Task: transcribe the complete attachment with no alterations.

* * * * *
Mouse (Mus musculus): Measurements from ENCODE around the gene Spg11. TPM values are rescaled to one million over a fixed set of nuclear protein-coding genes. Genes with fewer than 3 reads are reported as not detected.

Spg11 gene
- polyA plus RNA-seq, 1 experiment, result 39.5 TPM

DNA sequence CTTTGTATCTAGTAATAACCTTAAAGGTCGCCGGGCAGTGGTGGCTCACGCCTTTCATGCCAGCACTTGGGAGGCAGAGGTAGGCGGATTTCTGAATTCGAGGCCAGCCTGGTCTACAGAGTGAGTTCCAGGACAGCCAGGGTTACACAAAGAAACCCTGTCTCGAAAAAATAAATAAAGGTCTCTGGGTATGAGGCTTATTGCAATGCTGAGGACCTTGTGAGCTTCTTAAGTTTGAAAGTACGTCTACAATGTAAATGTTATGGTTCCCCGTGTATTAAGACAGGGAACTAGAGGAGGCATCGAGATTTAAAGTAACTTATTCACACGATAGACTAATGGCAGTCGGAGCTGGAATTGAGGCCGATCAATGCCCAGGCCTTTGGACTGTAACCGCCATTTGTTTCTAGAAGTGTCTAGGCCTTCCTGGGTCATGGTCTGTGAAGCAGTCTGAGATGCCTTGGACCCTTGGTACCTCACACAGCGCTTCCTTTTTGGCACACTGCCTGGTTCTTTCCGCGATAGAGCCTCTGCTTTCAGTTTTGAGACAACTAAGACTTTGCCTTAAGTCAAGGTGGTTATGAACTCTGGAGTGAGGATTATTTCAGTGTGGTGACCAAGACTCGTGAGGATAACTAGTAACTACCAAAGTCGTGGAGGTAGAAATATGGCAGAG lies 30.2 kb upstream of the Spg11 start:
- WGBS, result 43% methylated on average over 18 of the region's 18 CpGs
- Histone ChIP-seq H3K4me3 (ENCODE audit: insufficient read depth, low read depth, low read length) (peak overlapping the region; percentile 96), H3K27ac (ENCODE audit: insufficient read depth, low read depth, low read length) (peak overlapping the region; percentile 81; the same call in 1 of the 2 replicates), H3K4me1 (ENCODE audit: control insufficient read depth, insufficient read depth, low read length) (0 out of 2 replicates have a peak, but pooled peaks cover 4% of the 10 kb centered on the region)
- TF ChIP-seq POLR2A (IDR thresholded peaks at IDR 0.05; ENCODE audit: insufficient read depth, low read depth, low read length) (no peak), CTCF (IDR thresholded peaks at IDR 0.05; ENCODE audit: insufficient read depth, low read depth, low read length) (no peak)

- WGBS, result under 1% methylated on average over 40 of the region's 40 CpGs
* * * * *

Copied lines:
Mouse (Mus musculus): Measurements from ENCODE around the gene Spg11. TPM values are rescaled to one million over a fixed set of nuclear protein-coding genes. Genes with fewer than 3 reads are reported as not detected.

Spg11 gene
- polyA plus RNA-seq, 1 experiment, result 39.5 TPM

DNA sequence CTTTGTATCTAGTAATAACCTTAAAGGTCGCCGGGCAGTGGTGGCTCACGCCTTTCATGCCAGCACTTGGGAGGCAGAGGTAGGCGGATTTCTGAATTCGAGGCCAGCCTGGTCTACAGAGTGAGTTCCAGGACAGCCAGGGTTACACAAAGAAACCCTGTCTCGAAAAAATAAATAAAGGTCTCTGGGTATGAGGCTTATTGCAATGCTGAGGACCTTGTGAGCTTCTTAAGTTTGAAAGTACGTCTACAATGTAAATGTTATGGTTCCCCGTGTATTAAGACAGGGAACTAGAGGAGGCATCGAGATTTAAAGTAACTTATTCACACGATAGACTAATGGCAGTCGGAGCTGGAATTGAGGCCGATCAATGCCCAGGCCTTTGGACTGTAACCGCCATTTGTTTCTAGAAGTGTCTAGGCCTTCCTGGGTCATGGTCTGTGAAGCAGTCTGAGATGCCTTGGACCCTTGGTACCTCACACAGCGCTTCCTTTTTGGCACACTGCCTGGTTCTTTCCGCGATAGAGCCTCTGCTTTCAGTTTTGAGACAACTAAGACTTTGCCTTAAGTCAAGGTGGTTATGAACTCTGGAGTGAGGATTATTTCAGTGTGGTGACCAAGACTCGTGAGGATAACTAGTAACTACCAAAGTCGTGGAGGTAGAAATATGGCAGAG lies 30.2 kb upstream of the Spg11 start:
- WGBS, result 43% methylated on average over 18 of the region's 18 CpGs
- Histone ChIP-seq H3K4me3 (ENCODE audit: insufficient read depth, low read depth, low read length) (peak overlapping the region; percentile 96), H3K27ac (ENCODE audit: insufficient read depth, low read depth, low read length) (peak overlapping the region; percentile 81; the same call in 1 of the 2 replicates), H3K4me1 (ENCODE audit: control insufficient read depth, insufficient read depth, low read length) (0 out of 2 replicates have a peak, but pooled peaks cover 4% of the 10 kb centered on the region)
- TF ChIP-seq POLR2A (IDR thresholded peaks at IDR 0.05; ENCODE audit: insufficient read depth, low read depth, low read length) (no peak), CTCF (IDR thresholded peaks at IDR 0.05; ENCODE audit: insufficient read depth, low read depth, low read length) (no peak)

- WGBS, result under 1% methylated on average over 40 of the region's 40 CpGs